Navy Victory Could Turn the Tide for Women in the Forces; Mother Refused Right to Work Part-Time Wins Sex Discrimination Case
Byline: MATTHEW HICKLEY
THOUSANDS of mothers serving in the Armed Forces could win the right to work part-time after a landmark ruling yesterday.
For years, the Army, Navy and RAF have had a blanket ban on flexible working and many women felt they had to leave when they had a family.
But an employment tribunal has ruled that Adele MacMillan, 39, suffered sex discrimination when her bosses refused to let her work three days a week after her second child was born.
Mrs MacMillan has served in the Navy for 21 years and is an operations manager.
The Equal Opportunities Comeffectiveness-mission, which backed the case, hailed the result as 'strategically important' and claimed the Forces would have to relax the blanket ban or face a flurry of similar legal challenges.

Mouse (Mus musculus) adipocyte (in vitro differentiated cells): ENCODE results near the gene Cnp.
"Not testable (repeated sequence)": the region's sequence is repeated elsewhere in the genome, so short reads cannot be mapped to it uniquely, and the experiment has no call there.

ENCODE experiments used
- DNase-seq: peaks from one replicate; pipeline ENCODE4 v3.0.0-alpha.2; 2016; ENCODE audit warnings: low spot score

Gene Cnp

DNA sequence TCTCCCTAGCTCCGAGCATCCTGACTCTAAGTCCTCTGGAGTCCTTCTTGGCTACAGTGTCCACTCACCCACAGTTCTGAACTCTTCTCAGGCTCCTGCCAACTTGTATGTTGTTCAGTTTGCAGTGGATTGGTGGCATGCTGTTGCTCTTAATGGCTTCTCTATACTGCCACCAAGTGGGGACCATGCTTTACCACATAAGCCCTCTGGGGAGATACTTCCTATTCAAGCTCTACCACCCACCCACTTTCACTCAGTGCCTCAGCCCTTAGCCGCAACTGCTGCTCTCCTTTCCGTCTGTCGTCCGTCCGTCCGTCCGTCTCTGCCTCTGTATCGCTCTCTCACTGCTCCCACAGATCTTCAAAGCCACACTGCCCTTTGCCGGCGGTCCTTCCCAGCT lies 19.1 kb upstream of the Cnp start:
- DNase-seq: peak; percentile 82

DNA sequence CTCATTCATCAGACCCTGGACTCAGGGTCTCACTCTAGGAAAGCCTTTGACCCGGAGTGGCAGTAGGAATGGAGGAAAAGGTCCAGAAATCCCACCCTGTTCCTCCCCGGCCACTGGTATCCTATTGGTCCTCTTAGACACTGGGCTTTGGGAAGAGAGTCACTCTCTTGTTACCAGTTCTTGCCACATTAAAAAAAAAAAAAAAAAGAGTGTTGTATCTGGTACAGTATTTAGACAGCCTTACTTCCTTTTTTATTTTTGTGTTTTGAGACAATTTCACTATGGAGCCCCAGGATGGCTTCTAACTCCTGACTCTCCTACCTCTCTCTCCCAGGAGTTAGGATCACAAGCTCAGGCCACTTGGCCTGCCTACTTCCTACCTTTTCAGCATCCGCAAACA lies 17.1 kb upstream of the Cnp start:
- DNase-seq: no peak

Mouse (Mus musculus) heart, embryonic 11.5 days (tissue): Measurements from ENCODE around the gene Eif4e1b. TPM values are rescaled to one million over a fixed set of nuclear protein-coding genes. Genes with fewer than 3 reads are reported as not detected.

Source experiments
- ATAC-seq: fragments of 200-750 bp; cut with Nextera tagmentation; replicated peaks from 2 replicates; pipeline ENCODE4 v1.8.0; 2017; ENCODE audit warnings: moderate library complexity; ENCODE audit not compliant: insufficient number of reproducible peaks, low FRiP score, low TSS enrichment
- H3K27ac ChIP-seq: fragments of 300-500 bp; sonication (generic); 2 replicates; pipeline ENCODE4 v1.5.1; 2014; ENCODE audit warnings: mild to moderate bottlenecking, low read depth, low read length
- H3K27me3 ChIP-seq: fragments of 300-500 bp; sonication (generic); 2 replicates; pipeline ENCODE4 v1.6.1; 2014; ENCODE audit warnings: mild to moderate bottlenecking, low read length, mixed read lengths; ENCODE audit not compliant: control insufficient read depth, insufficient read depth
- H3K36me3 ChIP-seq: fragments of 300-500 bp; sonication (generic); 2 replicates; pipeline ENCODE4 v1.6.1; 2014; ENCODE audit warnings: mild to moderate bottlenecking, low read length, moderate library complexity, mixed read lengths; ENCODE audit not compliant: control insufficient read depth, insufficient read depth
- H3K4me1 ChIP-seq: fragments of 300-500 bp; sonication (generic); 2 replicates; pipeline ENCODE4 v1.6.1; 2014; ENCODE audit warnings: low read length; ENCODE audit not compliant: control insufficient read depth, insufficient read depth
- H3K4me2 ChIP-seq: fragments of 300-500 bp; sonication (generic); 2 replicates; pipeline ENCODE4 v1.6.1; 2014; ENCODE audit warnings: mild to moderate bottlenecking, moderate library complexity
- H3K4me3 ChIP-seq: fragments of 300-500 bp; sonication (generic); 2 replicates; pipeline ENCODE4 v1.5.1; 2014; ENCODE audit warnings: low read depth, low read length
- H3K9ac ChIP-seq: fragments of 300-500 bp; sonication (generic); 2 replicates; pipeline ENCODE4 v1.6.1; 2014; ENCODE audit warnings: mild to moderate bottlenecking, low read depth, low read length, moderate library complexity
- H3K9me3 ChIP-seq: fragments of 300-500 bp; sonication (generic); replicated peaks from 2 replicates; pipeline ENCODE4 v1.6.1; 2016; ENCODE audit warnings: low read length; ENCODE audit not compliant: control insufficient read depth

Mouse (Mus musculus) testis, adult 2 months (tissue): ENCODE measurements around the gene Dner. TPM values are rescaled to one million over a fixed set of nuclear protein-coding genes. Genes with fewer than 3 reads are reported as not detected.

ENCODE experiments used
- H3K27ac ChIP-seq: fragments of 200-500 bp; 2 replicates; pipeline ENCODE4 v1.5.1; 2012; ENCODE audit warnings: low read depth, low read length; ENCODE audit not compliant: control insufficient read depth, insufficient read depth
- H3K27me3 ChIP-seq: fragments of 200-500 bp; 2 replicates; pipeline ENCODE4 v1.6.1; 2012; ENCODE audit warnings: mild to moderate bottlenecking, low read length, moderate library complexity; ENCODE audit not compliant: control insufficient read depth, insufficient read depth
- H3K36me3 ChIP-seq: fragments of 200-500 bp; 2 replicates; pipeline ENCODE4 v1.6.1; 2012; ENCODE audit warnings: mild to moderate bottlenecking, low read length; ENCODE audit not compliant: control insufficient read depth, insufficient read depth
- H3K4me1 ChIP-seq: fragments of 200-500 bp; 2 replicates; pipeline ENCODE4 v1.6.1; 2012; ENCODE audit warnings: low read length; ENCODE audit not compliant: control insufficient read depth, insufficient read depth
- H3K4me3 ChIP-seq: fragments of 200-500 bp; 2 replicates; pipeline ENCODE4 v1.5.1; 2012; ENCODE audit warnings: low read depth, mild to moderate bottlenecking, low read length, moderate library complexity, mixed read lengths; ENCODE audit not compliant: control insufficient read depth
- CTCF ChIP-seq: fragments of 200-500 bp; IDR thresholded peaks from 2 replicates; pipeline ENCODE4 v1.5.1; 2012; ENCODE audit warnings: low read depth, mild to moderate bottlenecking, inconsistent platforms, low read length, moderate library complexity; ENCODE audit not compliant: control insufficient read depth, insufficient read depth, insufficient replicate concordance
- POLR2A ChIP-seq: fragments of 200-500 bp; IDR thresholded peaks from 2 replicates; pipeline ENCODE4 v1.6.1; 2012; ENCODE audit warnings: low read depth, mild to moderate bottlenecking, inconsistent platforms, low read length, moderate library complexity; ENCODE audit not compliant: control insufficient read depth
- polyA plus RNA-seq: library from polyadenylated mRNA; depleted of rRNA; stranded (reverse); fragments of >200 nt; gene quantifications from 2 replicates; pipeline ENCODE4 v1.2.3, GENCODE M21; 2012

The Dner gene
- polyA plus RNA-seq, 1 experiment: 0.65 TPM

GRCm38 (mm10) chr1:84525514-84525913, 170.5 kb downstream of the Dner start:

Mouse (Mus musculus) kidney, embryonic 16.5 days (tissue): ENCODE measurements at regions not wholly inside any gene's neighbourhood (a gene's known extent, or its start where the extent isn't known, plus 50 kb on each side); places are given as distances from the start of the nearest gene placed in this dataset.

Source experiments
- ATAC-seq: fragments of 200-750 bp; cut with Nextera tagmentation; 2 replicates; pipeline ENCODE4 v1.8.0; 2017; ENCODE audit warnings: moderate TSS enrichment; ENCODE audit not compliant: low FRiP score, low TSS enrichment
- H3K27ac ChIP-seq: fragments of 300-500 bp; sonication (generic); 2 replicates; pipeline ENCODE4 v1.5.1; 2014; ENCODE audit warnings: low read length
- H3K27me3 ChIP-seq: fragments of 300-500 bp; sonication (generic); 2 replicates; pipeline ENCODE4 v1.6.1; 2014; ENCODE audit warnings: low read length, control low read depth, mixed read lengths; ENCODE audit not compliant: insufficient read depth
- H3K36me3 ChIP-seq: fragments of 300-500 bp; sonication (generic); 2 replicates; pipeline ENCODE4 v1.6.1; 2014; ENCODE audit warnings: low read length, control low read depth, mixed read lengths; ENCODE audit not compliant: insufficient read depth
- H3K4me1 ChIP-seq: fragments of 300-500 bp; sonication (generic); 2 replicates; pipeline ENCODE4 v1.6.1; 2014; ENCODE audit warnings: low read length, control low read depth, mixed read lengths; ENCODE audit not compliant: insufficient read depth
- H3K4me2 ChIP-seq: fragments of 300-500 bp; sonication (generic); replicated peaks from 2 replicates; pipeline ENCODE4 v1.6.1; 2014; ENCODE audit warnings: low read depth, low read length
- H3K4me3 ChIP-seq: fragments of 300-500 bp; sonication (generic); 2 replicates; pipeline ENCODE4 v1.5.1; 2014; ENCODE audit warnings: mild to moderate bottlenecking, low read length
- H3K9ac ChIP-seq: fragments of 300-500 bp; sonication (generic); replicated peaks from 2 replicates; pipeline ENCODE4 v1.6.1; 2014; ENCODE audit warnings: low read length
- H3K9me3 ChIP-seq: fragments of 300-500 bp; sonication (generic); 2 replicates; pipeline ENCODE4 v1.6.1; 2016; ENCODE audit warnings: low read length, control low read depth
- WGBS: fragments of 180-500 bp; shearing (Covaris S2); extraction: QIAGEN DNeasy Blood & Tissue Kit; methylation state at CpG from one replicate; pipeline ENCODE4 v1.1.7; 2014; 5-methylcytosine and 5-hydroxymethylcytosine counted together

The ruling is unlikely to lead to mothers serving 'part time' aboard warships or in fighting units.
But mothers serving in combatrelated roles may now be tempted to switch jobs to take advantage of any change in policy and keep their Forces careers.
Of the 18,000 women now serving in the military, a large proportion have administrative roles.
While they may benefit from the ruling, the MOD is still expected to argue successfully that those in combat units cannot work part time without undermining fighting However, in theory, the MOD may also have to extend any new rules on part-time working to men to avoid fresh charges of sex discrimination.
Yesterday's ruling is bound to fuel fears the military is being undermined by political correctness and human rights laws.
Senior commanders have already voiced concern over the creeping influence of health and safety legislation and the ' compensation culture'.
Mrs MacMillan, a chief petty officer, said she was 'thrilled' by her victory. …